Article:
Does the value of integrity impact my sustainability choices?

This resource unpacks the issue of Environmental Sustainability through the value of Integrity.

Prep for the Session


This resource provides an opportunity to think about the value of integrity as one that strives to maintain balance, as we consider legitimate competing interests surrounding issues of sustainability.  Through an analysis of the Hebrew word for integrity – “tamim” – learners will probe the difference between perfection and balance, and then have the opportunity to think about their own choices and how and when they may fall short of personal ideals.

Time estimate
25-30 minutes
Best Uses
  • Designed to be facilitated alongside a service component.



Let’s Get Started



5 min

Read the passage below:

From coffee beans to salmon, ethically sourced food normally comes at a higher cost.According to one study by Netherlands consulting firm Kearny, sustainable products were found to be 75-85% more expensive than conventional products. And for good reason. They are more expensive to grow, they are sustainably farmed, and generally of higher quality.

Yet despite the knowledge that purchasing these items is the right thing to do there may be times when it’s not practical, feasible, cost effective or desirable to make these choices. We may find ourselves wondering: If I know that this is the “right” thing to do, but have competing needs and interests that lead to other choices, where does that leave me? Am I a hypocrite? What does it say about who I am?



Facilitator prompts the group:

Describe a time when you felt this tension in the choices you faced. What was it about? Articulate the competing desires that pulled at you.


10 min

Read the following:

Exploring the value of integrity can help us navigate the many choices we have when it comes to making decisions around sustainability.

When we picture someone with integrity, we think of a person who is upright, honest and has strong moral principles.

But what does integrity actually mean? Jewish tradition has some insights on how we might view integrity.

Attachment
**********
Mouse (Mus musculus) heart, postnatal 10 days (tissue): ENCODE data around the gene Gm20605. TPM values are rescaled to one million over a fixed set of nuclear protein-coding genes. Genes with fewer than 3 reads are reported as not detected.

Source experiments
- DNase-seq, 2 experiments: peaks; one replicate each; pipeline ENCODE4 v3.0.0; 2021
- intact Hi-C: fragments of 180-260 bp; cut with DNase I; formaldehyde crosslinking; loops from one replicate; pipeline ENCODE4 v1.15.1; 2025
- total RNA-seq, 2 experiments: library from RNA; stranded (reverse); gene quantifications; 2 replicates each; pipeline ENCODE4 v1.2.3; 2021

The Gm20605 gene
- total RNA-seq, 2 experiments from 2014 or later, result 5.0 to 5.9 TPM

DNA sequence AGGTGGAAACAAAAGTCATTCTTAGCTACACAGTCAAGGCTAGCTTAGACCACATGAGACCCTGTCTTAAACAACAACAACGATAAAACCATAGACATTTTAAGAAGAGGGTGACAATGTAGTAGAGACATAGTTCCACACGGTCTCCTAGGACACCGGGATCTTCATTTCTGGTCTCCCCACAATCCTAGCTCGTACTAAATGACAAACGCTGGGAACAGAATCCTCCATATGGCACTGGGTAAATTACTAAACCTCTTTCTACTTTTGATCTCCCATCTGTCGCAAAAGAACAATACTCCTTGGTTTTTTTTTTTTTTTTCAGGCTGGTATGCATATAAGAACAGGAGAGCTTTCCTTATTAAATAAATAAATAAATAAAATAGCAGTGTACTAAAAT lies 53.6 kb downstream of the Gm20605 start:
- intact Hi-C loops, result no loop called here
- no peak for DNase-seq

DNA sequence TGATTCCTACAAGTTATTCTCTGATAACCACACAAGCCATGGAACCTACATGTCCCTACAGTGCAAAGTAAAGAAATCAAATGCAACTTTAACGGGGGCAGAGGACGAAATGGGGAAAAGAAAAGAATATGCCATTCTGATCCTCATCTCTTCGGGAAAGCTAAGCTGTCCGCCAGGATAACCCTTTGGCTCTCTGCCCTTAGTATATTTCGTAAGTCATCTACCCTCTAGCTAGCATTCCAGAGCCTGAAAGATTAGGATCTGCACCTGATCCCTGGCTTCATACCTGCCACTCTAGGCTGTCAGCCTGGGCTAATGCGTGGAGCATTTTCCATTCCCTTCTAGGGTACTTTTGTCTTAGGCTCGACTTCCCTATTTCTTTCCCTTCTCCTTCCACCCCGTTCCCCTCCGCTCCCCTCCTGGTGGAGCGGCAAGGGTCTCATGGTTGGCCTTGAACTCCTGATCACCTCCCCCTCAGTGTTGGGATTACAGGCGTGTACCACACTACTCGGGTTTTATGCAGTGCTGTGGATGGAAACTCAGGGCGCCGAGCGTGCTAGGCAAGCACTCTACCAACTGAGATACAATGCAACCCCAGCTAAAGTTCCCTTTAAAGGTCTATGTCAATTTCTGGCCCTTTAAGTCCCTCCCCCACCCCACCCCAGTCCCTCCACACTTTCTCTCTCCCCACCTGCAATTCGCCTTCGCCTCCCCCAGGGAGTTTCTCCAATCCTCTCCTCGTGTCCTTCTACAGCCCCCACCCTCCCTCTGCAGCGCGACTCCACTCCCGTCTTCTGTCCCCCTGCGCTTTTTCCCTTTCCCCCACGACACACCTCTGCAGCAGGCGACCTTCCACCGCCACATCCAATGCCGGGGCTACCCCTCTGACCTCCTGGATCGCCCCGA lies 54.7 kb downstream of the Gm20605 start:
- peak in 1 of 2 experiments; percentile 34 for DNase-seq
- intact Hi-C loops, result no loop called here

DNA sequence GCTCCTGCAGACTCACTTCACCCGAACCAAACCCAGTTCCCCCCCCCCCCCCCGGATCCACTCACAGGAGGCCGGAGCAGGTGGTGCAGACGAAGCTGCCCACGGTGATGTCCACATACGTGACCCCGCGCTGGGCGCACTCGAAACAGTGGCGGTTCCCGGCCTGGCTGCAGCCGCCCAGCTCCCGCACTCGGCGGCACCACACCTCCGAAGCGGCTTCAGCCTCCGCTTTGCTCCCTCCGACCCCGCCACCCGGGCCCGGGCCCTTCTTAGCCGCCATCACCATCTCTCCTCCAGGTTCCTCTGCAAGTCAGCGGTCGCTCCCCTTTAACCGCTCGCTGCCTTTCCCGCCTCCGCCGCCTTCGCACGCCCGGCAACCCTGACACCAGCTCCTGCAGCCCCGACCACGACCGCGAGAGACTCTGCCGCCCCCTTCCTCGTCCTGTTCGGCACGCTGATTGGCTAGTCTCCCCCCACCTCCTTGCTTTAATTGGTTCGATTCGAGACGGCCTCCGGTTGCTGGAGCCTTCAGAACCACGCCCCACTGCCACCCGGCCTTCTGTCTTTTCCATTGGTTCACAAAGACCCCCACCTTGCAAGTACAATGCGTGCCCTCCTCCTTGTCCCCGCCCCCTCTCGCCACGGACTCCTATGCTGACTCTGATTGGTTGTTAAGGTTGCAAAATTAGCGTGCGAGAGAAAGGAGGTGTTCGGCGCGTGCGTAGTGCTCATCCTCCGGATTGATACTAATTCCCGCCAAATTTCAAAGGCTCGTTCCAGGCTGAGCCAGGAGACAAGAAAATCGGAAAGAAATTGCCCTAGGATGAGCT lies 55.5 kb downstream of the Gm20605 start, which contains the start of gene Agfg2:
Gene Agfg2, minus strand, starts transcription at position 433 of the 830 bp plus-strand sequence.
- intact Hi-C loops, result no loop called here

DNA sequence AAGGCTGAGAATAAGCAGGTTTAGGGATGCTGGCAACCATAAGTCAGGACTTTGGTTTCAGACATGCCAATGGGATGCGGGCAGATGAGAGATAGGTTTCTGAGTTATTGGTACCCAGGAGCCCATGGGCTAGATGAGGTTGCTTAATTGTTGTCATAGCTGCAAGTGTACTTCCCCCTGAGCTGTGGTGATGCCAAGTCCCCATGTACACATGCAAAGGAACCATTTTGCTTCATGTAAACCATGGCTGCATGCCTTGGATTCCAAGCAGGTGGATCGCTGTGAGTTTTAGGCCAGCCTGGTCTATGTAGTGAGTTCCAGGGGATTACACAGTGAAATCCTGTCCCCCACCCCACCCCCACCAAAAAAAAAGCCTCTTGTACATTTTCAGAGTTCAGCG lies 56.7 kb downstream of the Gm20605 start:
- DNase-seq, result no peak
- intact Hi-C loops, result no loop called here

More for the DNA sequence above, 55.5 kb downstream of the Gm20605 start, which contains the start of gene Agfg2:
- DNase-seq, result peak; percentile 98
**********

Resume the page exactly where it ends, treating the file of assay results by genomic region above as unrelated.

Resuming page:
The Hebrew language is layered with meaning and allusions. The word used in the Tanakh, the Hebrew Bible, for integrity is “tamim.” The Bible scholar Professor Everett Fox in his translation of Tanakh translates “tamim” – when it is used in connection to humans – as balanced and whole-hearted.

It is interesting to note, as a point of contrast, that when the word tamim is used in connection to God, its meaning shifts, and it means that God is “perfect.”

Facilitator prompts the group:

  • What in your mind is the difference between being “balanced” and being “perfect”?

Read these two quotes from contemporary influencers and thinkers, and respond to the prompts that follow:

“Integrity is choosing courage over comfort; choosing what is right over what is fun, fast, or easy; and choosing to practice our values rather than simply professing them.”

-Brené Brown – author, professor, writer, lecturer, podcaster.

“Changing your mind doesn’t mean you’ve abandoned your principles. It may mean you’ve learned something. It’s better to contradict yourself and be accused of hypocrisy than to stick to your guns and sacrifice integrity. The hallmark of integrity is honesty, not consistency.”

-Adam Grant – organizational psychologist, author, motivational speaker.

Facilitator prompts the group:

  • What does each of the writers add to your understanding of integrity? Which one speaks more to you in terms of informing your own choices? Why?

Conclude with a summary:

We explored the word integrity in Hebrew, tamim, giving a sense that integrity is not an “all or nothing proposition.

In English, we have similar nuance: integrity is deeply related to the word “integrated” and as such to be a person of integrity raises personal questions about how we live lives of balance.  There may be ethical choices that we hold to be principled, and yet, we may make other choices that supersede them, prioritizing other values of ours.

*Break for Service Activity* then re-group for processing.

Prompt action

8 min


Facilitator prompts the group:

Based upon the above exploration and the service you engaged in, think about a choice that you make in your life that may fall short of your ideals – and even though you think choosing otherwise might be better for the earth, this choice – right now – was the result of prioritizing other values.


  • What drove you to make the choice that you did? What did you gain and what did you lose by doing so?
  • Using the definition of integrity we just discussed, how did this choice uphold your own integrity?

Share with a havruta, a partner, and compare the choices you each made and how your choice reflects your integrity.

Now, name an area where you have made a choice where convenience, family, or any other value “wins” over sustainability.

How might you be able to push yourself to strive toward making a more sustainable choice?  What commitment can you make to implement this in the coming month?

Facilitator encourages each participant to share their commitment with the group.


Close with intention

3 min

Read the passage below:

The discussion we just had allows for a new understanding of integrity that focuses on the legitimate and competing interests that pull at us as we make decisions in our lives. When it comes to decisions surrounding sustainability, we at once want to make choices that are the most ethical, and best for the world, and at the same time, we may choose to act in ways that strengthen other values and commitments in our lives. Integrity, then, is not an all-or-nothing game. Understanding the value of integrity as one that strives to maintain balance in the face of these competing choices can help us assess and strengthen our sense our commitments in all realms.

Facilitator prompts the group:

  • As a result of this conversation, I now think differently about …